We know that up to 35% of riders in Via-powered services would not have been able to make their most recent trip without Via. But why were the riders who made these trips otherwise unable to travel? We’ll explore a variety of reasons — income level, disability status — in future articles, but we’ll start with the factor with the strongest correlation: car ownership.
Across all Via’s services, 87% of these riders reported that they did not have access to a personal car. Among riders who did have an alternate mode of transportation, only 51% reported that they did not have access to a personal car. In short: riders who could not have traveled without Via were ~50% less likely to own a car than those who could have traveled regardless.
This makes a lot of sense when you consider Via often collaborates with cities and transit agencies looking to extend the reach of a conventional, fixed-route public transit system. Our teams collaborate to prioritize transit-spare areas of the city or region that are particularly critical to serve, using a variety of metrics, including rate of car-free households, to design on-demand zones that will have the greatest impact on mobility. For example, in the South zone of the Via Metro STL service in St Louis, Missouri, just a few bus lines serve a wide swath of the city characterized by pockets of car-free households.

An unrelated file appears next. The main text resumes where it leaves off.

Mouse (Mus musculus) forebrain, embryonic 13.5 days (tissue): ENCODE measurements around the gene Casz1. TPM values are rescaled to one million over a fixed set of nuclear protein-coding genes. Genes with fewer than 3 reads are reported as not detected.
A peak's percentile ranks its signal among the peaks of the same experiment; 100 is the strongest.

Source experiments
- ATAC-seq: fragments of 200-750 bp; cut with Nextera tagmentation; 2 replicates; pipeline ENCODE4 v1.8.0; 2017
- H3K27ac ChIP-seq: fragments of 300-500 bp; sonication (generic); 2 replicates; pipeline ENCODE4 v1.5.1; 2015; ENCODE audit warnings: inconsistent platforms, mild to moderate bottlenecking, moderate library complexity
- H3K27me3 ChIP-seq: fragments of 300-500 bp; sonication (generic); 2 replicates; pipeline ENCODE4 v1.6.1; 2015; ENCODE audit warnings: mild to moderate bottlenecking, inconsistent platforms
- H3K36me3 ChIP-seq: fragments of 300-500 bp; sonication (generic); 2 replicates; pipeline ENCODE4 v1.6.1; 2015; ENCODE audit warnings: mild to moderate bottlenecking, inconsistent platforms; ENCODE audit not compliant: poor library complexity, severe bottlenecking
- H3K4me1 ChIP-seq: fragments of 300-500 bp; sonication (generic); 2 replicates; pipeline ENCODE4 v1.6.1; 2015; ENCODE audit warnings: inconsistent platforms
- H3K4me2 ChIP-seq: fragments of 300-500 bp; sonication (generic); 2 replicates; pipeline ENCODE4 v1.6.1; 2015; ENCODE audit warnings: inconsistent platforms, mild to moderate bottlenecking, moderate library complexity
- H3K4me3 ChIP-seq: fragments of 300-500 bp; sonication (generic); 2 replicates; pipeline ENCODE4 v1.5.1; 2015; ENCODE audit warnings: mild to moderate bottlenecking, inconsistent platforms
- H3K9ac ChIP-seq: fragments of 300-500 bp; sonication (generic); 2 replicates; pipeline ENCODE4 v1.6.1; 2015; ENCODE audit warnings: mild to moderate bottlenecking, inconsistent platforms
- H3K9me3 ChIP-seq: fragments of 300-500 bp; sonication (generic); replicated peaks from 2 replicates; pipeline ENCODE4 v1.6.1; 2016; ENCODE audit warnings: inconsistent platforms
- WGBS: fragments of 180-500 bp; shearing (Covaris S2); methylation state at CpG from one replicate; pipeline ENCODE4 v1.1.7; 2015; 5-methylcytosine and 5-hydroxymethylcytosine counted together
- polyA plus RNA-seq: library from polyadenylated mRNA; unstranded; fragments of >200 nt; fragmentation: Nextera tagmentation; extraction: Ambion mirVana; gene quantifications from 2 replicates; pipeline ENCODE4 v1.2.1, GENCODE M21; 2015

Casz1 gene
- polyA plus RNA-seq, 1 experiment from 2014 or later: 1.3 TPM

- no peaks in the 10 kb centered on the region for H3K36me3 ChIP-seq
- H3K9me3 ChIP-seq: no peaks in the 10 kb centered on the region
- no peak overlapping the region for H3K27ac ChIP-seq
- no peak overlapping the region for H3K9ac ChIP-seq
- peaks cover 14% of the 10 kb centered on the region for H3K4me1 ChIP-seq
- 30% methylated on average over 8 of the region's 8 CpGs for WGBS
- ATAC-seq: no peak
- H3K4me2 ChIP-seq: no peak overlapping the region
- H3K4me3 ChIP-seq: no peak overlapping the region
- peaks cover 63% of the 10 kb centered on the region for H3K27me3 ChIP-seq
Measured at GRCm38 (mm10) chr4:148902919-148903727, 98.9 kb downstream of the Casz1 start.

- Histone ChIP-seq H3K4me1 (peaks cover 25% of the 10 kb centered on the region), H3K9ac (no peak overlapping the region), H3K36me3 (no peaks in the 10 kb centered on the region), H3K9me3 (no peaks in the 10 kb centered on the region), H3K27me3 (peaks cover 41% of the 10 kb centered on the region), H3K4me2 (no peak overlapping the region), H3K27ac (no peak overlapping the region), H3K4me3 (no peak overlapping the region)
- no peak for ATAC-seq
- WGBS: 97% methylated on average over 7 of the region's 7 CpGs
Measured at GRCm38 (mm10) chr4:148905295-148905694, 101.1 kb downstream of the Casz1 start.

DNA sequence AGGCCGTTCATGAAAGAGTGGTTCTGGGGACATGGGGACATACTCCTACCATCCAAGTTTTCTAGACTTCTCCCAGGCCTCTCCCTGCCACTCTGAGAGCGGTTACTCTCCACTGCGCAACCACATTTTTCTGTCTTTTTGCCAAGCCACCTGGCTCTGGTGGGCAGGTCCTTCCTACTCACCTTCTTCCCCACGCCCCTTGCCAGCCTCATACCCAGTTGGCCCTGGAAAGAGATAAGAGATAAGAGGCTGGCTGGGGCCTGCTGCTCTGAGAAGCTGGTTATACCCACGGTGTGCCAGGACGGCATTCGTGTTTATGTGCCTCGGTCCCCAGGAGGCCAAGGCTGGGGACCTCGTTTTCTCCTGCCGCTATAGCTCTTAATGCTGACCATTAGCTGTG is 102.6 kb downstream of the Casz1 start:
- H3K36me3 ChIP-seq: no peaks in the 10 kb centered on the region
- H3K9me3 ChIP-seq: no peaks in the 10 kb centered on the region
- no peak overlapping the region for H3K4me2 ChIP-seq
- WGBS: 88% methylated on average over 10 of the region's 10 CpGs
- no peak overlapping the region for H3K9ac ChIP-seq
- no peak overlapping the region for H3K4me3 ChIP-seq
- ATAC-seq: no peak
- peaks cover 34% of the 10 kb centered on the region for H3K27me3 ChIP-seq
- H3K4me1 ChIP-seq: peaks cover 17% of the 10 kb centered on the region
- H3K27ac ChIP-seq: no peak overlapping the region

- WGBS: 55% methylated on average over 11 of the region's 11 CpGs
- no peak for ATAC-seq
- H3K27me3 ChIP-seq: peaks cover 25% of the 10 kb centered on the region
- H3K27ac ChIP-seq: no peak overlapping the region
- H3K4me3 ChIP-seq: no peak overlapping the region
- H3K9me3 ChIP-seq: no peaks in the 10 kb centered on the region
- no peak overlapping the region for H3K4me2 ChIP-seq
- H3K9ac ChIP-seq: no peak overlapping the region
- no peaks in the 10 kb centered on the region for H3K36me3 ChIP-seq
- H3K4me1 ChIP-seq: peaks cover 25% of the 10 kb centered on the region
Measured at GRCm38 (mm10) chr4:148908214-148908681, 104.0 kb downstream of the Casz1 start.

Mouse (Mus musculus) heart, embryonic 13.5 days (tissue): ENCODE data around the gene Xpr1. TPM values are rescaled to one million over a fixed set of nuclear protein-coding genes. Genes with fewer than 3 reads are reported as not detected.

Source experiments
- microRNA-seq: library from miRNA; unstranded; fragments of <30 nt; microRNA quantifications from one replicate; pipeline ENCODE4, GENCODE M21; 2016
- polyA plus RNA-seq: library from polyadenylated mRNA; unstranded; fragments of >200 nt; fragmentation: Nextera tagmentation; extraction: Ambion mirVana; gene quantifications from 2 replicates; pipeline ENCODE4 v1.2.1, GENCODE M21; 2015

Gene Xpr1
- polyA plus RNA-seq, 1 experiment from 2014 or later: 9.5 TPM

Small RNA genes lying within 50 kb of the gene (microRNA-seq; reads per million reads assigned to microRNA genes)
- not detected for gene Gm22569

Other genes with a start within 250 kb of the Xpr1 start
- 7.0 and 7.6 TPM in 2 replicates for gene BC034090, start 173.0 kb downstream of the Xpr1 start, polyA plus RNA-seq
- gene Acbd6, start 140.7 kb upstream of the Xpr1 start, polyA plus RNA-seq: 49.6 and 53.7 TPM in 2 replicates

In a low-transit environment, living without a personal car can mean expensive taxi trips, waiting for rides from friends, or long walks along roads unfriendly and dangerous to pedestrians. Car-free life is not only inconvenient in these areas — it can inhibit access to everything from healthcare to employment. As one rider of METGo, a Via-powered service in Wise, Virginia said: “[My] car blew up on the first day at a new job, and if it wasn’t for METGo I wouldn’t be able to keep working.”